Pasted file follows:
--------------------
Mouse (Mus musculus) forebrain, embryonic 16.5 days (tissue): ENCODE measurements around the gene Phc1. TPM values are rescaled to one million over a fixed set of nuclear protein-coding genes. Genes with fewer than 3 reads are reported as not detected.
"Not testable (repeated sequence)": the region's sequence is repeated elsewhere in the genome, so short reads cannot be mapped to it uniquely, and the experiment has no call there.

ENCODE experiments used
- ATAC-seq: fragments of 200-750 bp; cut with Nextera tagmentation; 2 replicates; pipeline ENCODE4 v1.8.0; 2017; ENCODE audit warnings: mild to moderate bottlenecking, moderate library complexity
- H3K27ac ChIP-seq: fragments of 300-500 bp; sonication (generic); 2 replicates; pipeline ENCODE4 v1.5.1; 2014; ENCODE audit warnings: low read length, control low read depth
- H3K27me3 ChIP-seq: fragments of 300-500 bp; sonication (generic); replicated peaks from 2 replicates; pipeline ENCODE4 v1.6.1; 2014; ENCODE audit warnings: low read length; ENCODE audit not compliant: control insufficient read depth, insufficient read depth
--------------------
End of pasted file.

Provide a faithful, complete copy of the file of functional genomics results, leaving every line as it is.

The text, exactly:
Mouse (Mus musculus) forebrain, embryonic 16.5 days (tissue): ENCODE measurements around the gene Phc1. TPM values are rescaled to one million over a fixed set of nuclear protein-coding genes. Genes with fewer than 3 reads are reported as not detected.
"Not testable (repeated sequence)": the region's sequence is repeated elsewhere in the genome, so short reads cannot be mapped to it uniquely, and the experiment has no call there.

ENCODE experiments used
- ATAC-seq: fragments of 200-750 bp; cut with Nextera tagmentation; 2 replicates; pipeline ENCODE4 v1.8.0; 2017; ENCODE audit warnings: mild to moderate bottlenecking, moderate library complexity
- H3K27ac ChIP-seq: fragments of 300-500 bp; sonication (generic); 2 replicates; pipeline ENCODE4 v1.5.1; 2014; ENCODE audit warnings: low read length, control low read depth
- H3K27me3 ChIP-seq: fragments of 300-500 bp; sonication (generic); replicated peaks from 2 replicates; pipeline ENCODE4 v1.6.1; 2014; ENCODE audit warnings: low read length; ENCODE audit not compliant: control insufficient read depth, insufficient read depth